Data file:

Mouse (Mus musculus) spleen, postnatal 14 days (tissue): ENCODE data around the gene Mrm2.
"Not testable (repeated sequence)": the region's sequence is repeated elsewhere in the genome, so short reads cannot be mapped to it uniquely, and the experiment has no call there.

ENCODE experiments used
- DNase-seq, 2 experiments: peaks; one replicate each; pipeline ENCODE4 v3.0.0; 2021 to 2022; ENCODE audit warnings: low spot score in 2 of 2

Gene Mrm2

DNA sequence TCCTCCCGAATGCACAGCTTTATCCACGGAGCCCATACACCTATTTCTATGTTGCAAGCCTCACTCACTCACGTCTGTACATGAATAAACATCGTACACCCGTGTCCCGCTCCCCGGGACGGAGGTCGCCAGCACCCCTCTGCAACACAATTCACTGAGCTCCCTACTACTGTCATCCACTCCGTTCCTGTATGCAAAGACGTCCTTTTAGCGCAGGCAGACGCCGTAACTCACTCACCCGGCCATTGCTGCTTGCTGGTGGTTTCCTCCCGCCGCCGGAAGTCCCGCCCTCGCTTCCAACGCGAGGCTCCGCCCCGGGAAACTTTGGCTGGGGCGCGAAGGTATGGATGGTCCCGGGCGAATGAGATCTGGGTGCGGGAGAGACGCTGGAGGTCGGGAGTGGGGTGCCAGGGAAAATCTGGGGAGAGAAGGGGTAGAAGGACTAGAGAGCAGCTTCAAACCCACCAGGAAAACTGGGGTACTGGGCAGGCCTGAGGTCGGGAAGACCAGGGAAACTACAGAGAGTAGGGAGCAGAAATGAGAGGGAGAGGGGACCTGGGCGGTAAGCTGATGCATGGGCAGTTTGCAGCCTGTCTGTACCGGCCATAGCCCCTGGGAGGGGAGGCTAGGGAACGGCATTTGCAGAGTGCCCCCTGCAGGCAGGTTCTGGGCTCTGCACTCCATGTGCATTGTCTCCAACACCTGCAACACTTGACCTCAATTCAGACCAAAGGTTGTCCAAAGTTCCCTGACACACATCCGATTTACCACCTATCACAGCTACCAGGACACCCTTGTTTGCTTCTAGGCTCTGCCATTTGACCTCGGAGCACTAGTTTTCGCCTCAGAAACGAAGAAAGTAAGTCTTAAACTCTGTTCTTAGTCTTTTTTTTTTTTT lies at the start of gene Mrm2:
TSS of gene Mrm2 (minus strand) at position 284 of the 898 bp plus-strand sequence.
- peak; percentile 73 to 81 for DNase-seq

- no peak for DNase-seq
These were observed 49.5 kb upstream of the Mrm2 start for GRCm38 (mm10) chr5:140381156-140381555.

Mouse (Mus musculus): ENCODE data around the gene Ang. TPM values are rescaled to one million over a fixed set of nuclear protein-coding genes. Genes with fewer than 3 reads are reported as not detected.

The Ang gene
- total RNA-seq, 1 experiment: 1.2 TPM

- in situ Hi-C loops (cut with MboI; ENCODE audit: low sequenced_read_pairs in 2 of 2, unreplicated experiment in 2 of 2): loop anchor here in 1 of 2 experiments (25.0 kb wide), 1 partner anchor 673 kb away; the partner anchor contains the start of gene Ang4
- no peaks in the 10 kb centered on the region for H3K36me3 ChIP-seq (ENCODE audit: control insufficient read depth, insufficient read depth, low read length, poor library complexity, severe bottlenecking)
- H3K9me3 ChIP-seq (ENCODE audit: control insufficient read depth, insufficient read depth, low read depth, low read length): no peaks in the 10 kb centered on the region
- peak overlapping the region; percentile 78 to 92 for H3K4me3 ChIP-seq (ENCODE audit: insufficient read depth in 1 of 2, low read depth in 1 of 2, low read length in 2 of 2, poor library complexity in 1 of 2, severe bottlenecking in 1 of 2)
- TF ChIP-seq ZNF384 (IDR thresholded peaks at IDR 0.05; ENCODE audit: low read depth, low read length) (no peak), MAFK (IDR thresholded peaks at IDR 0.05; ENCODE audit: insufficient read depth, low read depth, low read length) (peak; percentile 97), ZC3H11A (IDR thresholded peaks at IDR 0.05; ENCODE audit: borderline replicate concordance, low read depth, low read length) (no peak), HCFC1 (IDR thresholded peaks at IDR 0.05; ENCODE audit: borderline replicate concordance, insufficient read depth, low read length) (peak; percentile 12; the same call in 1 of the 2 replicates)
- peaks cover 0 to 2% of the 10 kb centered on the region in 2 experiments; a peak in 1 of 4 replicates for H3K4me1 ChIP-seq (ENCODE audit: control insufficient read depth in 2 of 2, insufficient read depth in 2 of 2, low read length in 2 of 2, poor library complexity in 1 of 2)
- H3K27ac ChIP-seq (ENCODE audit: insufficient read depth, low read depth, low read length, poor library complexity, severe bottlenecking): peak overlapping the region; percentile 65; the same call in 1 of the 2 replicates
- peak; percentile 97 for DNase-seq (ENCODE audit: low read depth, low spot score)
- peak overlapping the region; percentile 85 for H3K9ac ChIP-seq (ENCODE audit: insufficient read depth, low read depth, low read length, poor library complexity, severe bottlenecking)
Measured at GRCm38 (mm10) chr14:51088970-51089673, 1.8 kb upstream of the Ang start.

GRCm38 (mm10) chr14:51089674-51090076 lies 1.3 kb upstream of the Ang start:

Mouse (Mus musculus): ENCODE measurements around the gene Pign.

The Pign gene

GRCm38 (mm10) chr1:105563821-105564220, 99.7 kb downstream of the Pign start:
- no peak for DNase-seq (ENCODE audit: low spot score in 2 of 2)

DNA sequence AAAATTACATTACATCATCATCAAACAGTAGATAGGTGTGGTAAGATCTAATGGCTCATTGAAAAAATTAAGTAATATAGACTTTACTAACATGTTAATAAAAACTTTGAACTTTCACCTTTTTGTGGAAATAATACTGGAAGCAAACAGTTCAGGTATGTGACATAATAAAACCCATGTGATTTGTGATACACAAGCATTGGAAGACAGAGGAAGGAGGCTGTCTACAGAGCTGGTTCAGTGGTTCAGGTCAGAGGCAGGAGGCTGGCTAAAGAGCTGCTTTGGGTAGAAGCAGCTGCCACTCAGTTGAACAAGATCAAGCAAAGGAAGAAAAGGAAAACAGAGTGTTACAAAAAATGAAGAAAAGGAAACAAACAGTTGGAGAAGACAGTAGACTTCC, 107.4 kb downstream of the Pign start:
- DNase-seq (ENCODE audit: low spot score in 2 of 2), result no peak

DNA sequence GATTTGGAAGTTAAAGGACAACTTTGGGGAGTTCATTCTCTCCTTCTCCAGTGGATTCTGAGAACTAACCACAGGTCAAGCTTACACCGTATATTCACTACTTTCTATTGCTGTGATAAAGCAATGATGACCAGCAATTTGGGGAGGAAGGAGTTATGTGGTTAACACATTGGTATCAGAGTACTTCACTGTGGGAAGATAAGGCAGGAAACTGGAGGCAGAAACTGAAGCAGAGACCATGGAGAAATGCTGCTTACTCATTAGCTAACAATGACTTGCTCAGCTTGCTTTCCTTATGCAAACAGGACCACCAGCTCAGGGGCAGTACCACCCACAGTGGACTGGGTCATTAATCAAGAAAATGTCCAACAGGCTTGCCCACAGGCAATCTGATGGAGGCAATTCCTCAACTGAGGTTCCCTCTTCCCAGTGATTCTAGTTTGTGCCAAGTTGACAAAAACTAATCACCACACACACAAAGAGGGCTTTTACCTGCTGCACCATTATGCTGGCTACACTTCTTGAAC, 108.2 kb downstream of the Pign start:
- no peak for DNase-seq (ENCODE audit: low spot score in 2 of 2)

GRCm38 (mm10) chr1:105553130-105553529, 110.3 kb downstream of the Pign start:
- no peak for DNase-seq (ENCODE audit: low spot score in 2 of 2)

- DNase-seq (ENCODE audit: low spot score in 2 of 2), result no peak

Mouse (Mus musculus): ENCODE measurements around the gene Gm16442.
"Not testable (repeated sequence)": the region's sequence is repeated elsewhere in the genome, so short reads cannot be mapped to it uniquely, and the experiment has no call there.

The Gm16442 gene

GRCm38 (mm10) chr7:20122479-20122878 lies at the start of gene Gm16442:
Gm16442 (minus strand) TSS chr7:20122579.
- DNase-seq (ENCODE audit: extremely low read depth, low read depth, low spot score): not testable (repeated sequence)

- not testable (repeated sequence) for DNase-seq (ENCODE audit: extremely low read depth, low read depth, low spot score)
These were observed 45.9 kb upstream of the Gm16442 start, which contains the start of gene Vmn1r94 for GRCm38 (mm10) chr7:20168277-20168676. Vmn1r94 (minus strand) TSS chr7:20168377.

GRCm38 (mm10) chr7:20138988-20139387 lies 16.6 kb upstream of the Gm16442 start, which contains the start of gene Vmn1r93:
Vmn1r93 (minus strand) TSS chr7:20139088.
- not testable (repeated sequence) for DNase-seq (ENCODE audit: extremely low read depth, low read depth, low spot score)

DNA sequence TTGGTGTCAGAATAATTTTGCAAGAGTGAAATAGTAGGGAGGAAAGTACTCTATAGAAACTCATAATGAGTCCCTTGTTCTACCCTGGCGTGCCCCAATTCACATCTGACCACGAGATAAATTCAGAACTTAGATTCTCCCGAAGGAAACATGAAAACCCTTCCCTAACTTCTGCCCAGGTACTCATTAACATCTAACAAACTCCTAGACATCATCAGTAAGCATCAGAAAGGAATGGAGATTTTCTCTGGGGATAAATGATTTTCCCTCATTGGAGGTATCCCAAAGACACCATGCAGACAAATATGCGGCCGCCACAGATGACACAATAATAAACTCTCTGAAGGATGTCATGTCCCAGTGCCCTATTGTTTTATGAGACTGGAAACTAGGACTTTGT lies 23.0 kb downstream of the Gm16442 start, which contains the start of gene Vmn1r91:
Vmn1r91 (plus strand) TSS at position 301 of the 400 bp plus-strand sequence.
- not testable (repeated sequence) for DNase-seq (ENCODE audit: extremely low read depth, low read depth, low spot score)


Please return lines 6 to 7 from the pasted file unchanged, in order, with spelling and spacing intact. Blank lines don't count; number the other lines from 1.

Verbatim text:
DNA sequence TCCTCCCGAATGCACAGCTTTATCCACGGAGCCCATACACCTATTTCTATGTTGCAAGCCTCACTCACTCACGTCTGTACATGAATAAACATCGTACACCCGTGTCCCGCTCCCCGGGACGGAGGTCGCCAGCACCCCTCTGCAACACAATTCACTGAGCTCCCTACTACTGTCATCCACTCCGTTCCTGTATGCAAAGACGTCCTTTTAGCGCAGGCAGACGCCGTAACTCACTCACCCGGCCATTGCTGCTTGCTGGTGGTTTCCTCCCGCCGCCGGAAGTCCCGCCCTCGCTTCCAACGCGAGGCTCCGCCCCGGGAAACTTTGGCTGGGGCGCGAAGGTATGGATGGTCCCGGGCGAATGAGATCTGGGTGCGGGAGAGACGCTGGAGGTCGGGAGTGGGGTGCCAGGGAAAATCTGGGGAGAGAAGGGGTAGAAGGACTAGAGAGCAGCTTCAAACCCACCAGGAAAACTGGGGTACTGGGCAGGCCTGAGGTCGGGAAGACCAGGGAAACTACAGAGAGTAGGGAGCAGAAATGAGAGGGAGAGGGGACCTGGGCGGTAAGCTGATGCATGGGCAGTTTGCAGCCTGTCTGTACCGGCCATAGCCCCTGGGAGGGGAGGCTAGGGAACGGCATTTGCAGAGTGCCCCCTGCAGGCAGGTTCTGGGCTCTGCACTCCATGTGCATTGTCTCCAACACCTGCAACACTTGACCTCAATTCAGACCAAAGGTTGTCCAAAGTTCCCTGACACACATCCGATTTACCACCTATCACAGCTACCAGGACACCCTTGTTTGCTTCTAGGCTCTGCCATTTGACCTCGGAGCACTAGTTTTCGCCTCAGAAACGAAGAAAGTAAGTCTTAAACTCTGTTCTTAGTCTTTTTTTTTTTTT lies at the start of gene Mrm2:
TSS of gene Mrm2 (minus strand) at position 284 of the 898 bp plus-strand sequence.